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To reduce air pollution, tuktuks were converted to run on compressed natural gas. But the city of Agra had only one CNG pump, and dozens of tuktuks lined up to get filled. In the foreground, cow pies from the many cows were drying in the sun.

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Cow pies are valuable fuel for cooking and warmth. Dried cow pies were neatly stacked up, and were stored in thatched huts.

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An advancement based on the ubiquitous tuktuk was this semi-trailer tuktuk. It got the attention of curious people.

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Tata Corporation made news in producing the Tata Nano, sold for US$2,000. This four door sedan carried a family in relative comfort. The driver apparently was a new driver, putting scrape marks on this brand new car.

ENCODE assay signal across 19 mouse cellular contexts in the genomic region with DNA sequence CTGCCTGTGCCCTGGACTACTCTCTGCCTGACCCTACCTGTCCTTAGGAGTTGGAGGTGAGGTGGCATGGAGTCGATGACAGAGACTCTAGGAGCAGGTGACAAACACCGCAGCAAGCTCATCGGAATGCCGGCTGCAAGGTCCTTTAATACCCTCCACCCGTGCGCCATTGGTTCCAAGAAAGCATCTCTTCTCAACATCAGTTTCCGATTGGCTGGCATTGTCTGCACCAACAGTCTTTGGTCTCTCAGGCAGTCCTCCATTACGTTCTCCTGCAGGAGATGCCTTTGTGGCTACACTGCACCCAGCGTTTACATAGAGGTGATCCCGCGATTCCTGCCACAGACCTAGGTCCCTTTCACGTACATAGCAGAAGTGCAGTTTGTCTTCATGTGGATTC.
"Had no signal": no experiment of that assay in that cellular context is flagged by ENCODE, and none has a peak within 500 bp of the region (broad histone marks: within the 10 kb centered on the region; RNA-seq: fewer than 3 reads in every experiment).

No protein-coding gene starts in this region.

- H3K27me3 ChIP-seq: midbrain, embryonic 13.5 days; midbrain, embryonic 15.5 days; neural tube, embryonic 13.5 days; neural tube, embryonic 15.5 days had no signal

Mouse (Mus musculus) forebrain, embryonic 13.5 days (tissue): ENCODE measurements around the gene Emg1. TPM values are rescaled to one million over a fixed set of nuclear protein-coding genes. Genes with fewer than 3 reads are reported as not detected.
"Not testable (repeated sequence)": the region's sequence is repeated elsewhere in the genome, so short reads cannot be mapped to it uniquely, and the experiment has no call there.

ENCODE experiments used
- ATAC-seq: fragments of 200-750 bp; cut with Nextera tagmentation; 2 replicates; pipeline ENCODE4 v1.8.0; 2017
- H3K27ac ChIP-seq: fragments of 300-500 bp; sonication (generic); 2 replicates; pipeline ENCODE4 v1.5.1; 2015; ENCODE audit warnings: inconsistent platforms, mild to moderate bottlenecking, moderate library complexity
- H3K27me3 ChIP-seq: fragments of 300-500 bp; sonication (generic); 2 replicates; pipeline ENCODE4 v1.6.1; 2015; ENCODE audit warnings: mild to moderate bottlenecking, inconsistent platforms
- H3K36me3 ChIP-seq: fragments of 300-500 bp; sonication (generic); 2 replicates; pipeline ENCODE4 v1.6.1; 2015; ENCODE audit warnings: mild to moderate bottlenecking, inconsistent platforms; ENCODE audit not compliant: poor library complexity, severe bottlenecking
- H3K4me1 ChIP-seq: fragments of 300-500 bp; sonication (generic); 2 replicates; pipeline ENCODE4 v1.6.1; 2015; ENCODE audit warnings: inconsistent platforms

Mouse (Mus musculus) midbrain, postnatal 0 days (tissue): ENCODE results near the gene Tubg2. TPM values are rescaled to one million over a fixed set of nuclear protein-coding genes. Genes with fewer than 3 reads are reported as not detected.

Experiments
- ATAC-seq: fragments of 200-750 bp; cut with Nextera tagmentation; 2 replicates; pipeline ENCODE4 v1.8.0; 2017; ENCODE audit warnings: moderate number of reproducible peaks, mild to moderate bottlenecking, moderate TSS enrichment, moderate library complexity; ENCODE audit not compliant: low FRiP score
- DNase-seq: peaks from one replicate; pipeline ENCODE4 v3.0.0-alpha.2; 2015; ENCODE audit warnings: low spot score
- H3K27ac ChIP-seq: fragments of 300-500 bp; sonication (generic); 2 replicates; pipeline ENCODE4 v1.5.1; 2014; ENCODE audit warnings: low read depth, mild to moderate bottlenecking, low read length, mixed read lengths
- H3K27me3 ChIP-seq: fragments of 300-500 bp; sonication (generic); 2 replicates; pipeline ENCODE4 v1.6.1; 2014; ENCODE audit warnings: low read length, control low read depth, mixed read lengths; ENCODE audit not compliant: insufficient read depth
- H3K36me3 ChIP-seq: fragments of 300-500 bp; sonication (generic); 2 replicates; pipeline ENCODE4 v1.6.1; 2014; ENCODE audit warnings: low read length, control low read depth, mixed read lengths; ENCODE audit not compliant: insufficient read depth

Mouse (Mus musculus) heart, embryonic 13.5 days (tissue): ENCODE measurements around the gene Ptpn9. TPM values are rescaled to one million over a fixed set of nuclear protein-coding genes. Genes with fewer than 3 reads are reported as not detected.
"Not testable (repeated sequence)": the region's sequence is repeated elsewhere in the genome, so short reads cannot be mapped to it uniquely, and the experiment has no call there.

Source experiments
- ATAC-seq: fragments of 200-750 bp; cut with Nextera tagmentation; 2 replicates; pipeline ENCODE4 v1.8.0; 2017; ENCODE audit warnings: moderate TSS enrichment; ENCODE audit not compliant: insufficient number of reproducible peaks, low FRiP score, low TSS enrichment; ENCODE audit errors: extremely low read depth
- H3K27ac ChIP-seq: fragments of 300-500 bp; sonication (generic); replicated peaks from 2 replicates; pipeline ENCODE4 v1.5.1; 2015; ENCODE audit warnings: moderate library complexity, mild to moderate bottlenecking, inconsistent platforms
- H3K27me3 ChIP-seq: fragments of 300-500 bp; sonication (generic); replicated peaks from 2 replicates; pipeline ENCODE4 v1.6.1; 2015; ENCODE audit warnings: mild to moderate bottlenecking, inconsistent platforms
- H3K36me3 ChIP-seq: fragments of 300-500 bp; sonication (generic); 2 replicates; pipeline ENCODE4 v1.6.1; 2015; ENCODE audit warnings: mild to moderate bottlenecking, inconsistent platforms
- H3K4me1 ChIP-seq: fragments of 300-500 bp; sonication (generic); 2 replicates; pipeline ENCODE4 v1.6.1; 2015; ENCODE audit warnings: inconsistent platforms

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Indian tourist buses have air conditioned compartment for the passengers, and leave the driver to suffer 100 degreeF heat without air conditioning.

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We chanced upon an Indian wedding. The groom rode a elaborately decorated white horse to fetch his bride. His friends drank into stupor and danced exuberantly to the hot drum beat of the accompanying drummers.

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Indian weddings last for days. This wedding had a spread on the hotel lawn to serve hundreds of guests. Everybody had a good time, specially the groom’s drunken friends. Fireworks were shot, and loud music played into the night.